Can An ‘awe-full’ State Set Your Mind Free?

Can experiencing awe, or a state of wonder, be the best
strategy yet for relieving the discomfort that comes from uncertain waiting?

Researcher at the University of Riverside sought to
determine how to alleviate anxiety caused by difficult experiences.  Kate Sweeny’s research explores the most
excruciating form of waiting: the period during which one awaits uncertain
news, the outcome of which is beyond one’s control. It’s waiting for news from
a biopsy, or whether you aced—or tanked—the exam. That’s distinguished from
waiting periods such as when looking for a new job, when you have at least some
control over the outcome.

Her research has found some clues for alleviating those
difficult periods. Meditation helps, as does engaging in “flow”
activities—those that require complete focus, such as a video game.

“However, meditation is not for everyone, and it can
be difficult to achieve a state of flow when worry is raging out of
control,” Sweeny and her team assert in their latest related research,
published recently in The Journal of Positive Psychology.

Sweeny, a professor of psychology at UC Riverside, has
discovered what may be the best strategy yet to alleviate the most
uncomfortable purgatory of waiting. That is, awe, defined in the research as a
state of wonder, a transportive mindset brought on by beautiful music, or a
deeply affecting film.

The research drew from two studies, for a total of 729
participants. In the first test, participants took a faux intelligence
assessment. In the second test, participants believed they were awaiting
feedback on how other study participants perceived them.

In both cases, they watched one of three movies that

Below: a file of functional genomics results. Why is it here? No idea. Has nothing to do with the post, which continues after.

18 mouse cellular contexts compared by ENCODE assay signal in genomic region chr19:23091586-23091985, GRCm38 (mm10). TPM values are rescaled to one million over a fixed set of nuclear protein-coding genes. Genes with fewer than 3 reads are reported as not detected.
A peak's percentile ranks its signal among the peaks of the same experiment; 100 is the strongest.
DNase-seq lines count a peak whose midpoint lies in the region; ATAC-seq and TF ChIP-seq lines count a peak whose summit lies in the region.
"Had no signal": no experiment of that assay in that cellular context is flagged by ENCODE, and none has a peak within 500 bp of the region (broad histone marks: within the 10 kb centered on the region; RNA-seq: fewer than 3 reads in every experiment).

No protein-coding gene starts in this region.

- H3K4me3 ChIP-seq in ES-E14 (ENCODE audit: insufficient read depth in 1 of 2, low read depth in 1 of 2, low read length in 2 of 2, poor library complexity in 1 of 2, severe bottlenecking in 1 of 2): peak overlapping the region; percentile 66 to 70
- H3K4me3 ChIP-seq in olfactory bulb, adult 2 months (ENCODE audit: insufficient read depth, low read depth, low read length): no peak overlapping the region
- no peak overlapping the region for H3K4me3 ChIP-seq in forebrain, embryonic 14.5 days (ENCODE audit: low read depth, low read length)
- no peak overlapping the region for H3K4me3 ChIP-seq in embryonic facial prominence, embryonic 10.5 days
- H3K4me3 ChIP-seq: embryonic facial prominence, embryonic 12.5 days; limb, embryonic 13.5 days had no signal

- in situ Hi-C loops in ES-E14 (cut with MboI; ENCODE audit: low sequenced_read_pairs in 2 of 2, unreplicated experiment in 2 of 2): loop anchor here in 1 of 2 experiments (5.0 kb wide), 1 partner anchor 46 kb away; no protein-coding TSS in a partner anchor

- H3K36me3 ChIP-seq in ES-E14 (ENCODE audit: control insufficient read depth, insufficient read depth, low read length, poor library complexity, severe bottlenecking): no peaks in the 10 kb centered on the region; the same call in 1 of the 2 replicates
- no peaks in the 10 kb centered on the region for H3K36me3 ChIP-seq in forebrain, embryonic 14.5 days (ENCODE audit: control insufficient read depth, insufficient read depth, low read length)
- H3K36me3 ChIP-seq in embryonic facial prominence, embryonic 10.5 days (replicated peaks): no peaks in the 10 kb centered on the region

inspired varying levels of awe. The first was an “awe induction”
video, a high-definition
video of a sunrise with instrumental music
. The second was a positive
control video meant to elicit happy feelings, but not awe. The video was of cute animal
. The third was a neutral video. In this case, about how padlocks are made.

Researchers found that those exposed to the awe-induction
video experienced significantly greater positive emotion and less anxiety
during the period waiting for IQ test results and peer assessments.

“Our research shows that watching even a short video
that makes you feel awe can make waiting easier, boosting positive emotions that
can counteract stress in those moments,” Sweeny said.

Sweeny said the research can be used to devise strategies
for maximizing positive emotion and minimizing anxiety during the most taxing
periods of waiting. Because the concept of awe has only received recent
attention in psychology, the research also is the first to stress its
beneficial effects during stressful waiting periods, opening new opportunities
for study.

“Now that we know we can make people feel better
through brief awe experiences while they’re waiting in the lab, we can take
this knowledge out into the real
to see if people feel less stressed when they watch “Planet
Earth” or go to an observatory, for example, while they’re suffering
through a difficult waiting period,” Sweeny said.


Kyla Rankin et al, Awe-full uncertainty: Easing
discomfort during waiting periods, The Journal of Positive Psychology
(2019). DOI: 10.1080/17439760.2019.1615106